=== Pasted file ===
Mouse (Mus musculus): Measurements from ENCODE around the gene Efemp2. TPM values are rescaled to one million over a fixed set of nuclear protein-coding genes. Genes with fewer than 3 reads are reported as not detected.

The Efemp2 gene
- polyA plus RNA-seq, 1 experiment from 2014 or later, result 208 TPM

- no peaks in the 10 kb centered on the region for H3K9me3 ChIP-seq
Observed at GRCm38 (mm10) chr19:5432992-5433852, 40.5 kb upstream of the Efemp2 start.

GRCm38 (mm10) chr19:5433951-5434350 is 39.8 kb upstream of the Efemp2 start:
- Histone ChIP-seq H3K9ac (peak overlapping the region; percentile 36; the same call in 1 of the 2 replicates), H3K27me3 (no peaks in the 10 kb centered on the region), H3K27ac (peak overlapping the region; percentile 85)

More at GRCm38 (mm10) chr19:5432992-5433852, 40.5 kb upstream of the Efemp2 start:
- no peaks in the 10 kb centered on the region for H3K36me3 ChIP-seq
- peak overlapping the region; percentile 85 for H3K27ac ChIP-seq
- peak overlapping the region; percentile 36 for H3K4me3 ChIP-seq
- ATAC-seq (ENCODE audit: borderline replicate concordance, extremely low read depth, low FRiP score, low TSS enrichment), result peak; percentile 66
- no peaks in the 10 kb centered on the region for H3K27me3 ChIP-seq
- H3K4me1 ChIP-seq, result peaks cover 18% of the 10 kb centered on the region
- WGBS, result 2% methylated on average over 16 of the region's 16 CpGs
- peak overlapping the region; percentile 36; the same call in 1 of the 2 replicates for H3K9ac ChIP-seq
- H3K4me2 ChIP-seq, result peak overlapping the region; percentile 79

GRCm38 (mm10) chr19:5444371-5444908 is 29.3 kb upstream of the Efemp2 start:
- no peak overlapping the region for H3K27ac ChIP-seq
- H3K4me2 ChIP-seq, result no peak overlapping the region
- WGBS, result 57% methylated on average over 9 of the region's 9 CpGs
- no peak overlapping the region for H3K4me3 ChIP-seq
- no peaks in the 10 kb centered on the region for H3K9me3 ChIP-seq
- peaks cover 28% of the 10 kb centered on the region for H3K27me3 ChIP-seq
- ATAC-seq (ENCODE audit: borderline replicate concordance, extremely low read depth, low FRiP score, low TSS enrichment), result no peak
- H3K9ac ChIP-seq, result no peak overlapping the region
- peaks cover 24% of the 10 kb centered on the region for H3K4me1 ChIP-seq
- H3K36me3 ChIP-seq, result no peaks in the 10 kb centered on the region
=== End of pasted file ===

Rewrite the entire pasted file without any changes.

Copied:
Mouse (Mus musculus): Measurements from ENCODE around the gene Efemp2. TPM values are rescaled to one million over a fixed set of nuclear protein-coding genes. Genes with fewer than 3 reads are reported as not detected.

The Efemp2 gene
- polyA plus RNA-seq, 1 experiment from 2014 or later, result 208 TPM

- no peaks in the 10 kb centered on the region for H3K9me3 ChIP-seq
Observed at GRCm38 (mm10) chr19:5432992-5433852, 40.5 kb upstream of the Efemp2 start.

GRCm38 (mm10) chr19:5433951-5434350 is 39.8 kb upstream of the Efemp2 start:
- Histone ChIP-seq H3K9ac (peak overlapping the region; percentile 36; the same call in 1 of the 2 replicates), H3K27me3 (no peaks in the 10 kb centered on the region), H3K27ac (peak overlapping the region; percentile 85)

More at GRCm38 (mm10) chr19:5432992-5433852, 40.5 kb upstream of the Efemp2 start:
- no peaks in the 10 kb centered on the region for H3K36me3 ChIP-seq
- peak overlapping the region; percentile 85 for H3K27ac ChIP-seq
- peak overlapping the region; percentile 36 for H3K4me3 ChIP-seq
- ATAC-seq (ENCODE audit: borderline replicate concordance, extremely low read depth, low FRiP score, low TSS enrichment), result peak; percentile 66
- no peaks in the 10 kb centered on the region for H3K27me3 ChIP-seq
- H3K4me1 ChIP-seq, result peaks cover 18% of the 10 kb centered on the region
- WGBS, result 2% methylated on average over 16 of the region's 16 CpGs
- peak overlapping the region; percentile 36; the same call in 1 of the 2 replicates for H3K9ac ChIP-seq
- H3K4me2 ChIP-seq, result peak overlapping the region; percentile 79

GRCm38 (mm10) chr19:5444371-5444908 is 29.3 kb upstream of the Efemp2 start:
- no peak overlapping the region for H3K27ac ChIP-seq
- H3K4me2 ChIP-seq, result no peak overlapping the region
- WGBS, result 57% methylated on average over 9 of the region's 9 CpGs
- no peak overlapping the region for H3K4me3 ChIP-seq
- no peaks in the 10 kb centered on the region for H3K9me3 ChIP-seq
- peaks cover 28% of the 10 kb centered on the region for H3K27me3 ChIP-seq
- ATAC-seq (ENCODE audit: borderline replicate concordance, extremely low read depth, low FRiP score, low TSS enrichment), result no peak
- H3K9ac ChIP-seq, result no peak overlapping the region
- peaks cover 24% of the 10 kb centered on the region for H3K4me1 ChIP-seq
- H3K36me3 ChIP-seq, result no peaks in the 10 kb centered on the region